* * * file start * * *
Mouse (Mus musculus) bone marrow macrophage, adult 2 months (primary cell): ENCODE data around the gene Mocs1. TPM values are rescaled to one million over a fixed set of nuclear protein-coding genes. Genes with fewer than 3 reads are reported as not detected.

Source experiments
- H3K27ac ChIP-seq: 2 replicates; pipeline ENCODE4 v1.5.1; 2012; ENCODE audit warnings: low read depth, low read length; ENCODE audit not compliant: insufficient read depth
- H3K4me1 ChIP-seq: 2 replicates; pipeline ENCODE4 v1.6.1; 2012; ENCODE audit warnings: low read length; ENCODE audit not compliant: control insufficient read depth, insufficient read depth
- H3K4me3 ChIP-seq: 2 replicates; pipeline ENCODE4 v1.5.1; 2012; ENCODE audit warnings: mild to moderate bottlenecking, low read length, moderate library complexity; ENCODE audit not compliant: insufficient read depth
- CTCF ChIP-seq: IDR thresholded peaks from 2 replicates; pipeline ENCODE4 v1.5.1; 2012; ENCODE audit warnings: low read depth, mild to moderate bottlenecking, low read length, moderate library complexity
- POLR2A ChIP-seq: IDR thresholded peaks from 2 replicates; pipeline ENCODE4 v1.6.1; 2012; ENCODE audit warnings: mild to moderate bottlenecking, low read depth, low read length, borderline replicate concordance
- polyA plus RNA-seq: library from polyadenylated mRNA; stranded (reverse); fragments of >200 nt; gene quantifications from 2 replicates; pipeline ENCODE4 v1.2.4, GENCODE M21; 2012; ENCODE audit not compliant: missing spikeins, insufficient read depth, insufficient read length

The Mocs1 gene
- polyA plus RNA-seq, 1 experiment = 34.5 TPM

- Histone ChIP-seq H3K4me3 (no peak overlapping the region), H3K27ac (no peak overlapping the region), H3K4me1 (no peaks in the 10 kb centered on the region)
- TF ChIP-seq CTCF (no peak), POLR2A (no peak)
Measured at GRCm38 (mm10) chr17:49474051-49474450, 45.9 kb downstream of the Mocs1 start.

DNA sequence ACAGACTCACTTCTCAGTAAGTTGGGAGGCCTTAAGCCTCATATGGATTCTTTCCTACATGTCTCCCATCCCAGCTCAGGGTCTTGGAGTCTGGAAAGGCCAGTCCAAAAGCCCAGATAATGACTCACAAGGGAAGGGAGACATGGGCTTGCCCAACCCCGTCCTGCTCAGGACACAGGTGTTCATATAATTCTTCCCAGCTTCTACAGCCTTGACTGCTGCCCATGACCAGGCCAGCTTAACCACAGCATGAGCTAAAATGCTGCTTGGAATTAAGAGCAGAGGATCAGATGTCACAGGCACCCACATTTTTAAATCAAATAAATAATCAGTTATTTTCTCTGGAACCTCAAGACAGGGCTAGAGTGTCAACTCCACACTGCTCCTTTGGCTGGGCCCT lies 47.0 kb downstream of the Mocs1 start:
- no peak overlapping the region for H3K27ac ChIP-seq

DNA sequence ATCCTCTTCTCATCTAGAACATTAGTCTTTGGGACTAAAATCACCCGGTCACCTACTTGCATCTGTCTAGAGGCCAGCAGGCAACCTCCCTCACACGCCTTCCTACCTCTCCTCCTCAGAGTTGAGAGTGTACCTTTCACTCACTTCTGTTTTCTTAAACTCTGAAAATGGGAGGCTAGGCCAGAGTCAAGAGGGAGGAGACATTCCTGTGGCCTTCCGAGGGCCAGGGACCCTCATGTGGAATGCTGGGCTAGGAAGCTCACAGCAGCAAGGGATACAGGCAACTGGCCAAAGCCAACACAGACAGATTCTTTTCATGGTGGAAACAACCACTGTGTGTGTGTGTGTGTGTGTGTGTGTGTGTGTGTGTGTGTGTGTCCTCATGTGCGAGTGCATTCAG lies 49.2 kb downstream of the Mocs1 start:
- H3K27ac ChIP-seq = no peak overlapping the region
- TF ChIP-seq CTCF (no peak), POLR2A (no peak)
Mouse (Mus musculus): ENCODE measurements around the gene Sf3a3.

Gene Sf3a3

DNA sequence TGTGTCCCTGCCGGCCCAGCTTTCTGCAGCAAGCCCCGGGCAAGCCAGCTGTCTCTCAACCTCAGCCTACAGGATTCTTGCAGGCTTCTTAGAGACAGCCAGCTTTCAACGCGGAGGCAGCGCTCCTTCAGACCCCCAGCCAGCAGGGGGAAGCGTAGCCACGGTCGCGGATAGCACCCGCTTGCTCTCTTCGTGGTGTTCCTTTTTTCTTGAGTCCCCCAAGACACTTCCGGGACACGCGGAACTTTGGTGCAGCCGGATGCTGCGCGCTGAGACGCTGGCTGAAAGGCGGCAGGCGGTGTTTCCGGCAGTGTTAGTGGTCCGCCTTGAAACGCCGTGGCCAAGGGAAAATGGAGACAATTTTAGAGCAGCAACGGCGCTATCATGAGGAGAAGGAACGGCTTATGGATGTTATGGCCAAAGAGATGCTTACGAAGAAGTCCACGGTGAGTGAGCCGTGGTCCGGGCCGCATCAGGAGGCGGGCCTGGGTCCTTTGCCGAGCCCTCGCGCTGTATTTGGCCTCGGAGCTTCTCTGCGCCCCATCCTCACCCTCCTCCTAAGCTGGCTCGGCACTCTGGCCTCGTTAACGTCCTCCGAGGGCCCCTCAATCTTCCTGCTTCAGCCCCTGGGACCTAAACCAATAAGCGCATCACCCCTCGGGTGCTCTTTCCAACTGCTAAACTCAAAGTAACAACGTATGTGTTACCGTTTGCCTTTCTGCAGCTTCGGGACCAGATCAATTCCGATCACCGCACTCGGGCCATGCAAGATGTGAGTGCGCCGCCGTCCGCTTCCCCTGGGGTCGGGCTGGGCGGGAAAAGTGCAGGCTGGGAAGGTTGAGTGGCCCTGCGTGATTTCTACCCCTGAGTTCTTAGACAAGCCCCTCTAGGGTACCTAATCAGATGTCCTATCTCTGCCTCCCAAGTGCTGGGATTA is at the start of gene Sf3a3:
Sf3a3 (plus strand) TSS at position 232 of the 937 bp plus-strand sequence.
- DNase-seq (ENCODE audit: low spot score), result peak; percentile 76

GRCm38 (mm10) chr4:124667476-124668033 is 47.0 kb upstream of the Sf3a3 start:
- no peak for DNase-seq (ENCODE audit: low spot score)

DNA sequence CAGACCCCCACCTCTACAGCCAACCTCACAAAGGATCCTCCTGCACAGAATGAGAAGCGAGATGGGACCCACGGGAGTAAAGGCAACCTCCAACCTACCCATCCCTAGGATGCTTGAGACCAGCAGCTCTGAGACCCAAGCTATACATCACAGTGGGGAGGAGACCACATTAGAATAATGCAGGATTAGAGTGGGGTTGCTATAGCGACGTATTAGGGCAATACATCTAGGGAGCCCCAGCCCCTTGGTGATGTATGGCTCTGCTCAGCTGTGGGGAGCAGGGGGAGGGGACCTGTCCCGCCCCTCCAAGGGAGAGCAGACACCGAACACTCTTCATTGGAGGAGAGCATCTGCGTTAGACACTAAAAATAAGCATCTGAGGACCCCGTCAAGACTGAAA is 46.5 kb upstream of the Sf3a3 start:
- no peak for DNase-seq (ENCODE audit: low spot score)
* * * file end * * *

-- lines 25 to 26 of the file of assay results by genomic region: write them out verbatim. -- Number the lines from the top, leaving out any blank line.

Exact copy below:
- no peak for DNase-seq (ENCODE audit: low spot score)

DNA sequence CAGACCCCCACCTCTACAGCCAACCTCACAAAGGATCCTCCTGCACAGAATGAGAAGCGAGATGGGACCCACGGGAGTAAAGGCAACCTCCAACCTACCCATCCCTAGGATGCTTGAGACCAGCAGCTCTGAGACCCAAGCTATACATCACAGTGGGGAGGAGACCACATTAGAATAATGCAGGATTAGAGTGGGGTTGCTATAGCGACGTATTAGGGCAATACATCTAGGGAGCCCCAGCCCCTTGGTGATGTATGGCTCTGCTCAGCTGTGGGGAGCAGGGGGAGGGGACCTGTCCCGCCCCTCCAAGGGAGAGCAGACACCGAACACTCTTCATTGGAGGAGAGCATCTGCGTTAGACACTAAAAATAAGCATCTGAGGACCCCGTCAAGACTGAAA is 46.5 kb upstream of the Sf3a3 start: